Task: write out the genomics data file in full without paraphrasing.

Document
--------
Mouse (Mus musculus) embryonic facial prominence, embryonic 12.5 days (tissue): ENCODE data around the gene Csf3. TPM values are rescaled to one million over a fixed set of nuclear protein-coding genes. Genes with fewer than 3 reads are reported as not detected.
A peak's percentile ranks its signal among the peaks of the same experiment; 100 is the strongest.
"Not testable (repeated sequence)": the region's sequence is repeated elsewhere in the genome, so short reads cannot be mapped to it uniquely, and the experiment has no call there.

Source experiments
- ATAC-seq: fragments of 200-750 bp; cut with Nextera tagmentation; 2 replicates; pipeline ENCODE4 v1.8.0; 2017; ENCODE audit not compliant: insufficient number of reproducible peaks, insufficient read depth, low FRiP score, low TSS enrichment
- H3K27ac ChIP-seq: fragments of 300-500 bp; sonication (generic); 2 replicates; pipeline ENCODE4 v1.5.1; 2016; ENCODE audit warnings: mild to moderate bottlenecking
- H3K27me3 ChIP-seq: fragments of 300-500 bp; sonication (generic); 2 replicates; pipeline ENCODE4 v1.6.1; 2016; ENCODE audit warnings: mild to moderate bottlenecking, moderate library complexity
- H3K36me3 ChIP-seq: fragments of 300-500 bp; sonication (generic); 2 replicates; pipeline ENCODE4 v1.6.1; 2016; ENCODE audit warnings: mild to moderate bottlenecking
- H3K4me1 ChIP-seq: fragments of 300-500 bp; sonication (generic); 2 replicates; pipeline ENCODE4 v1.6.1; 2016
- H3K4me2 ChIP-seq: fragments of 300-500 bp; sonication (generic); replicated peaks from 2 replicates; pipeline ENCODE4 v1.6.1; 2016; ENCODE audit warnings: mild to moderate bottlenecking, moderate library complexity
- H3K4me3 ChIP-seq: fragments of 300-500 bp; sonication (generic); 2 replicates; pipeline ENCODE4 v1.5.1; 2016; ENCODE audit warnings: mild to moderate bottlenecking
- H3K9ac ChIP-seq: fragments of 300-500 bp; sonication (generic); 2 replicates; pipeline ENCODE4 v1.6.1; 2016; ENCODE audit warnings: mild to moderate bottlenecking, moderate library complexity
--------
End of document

Mouse (Mus musculus) embryonic facial prominence, embryonic 12.5 days (tissue): ENCODE data around the gene Csf3. TPM values are rescaled to one million over a fixed set of nuclear protein-coding genes. Genes with fewer than 3 reads are reported as not detected.
A peak's percentile ranks its signal among the peaks of the same experiment; 100 is the strongest.
"Not testable (repeated sequence)": the region's sequence is repeated elsewhere in the genome, so short reads cannot be mapped to it uniquely, and the experiment has no call there.

Source experiments
- ATAC-seq: fragments of 200-750 bp; cut with Nextera tagmentation; 2 replicates; pipeline ENCODE4 v1.8.0; 2017; ENCODE audit not compliant: insufficient number of reproducible peaks, insufficient read depth, low FRiP score, low TSS enrichment
- H3K27ac ChIP-seq: fragments of 300-500 bp; sonication (generic); 2 replicates; pipeline ENCODE4 v1.5.1; 2016; ENCODE audit warnings: mild to moderate bottlenecking
- H3K27me3 ChIP-seq: fragments of 300-500 bp; sonication (generic); 2 replicates; pipeline ENCODE4 v1.6.1; 2016; ENCODE audit warnings: mild to moderate bottlenecking, moderate library complexity
- H3K36me3 ChIP-seq: fragments of 300-500 bp; sonication (generic); 2 replicates; pipeline ENCODE4 v1.6.1; 2016; ENCODE audit warnings: mild to moderate bottlenecking
- H3K4me1 ChIP-seq: fragments of 300-500 bp; sonication (generic); 2 replicates; pipeline ENCODE4 v1.6.1; 2016
- H3K4me2 ChIP-seq: fragments of 300-500 bp; sonication (generic); replicated peaks from 2 replicates; pipeline ENCODE4 v1.6.1; 2016; ENCODE audit warnings: mild to moderate bottlenecking, moderate library complexity
- H3K4me3 ChIP-seq: fragments of 300-500 bp; sonication (generic); 2 replicates; pipeline ENCODE4 v1.5.1; 2016; ENCODE audit warnings: mild to moderate bottlenecking
- H3K9ac ChIP-seq: fragments of 300-500 bp; sonication (generic); 2 replicates; pipeline ENCODE4 v1.6.1; 2016; ENCODE audit warnings: mild to moderate bottlenecking, moderate library complexity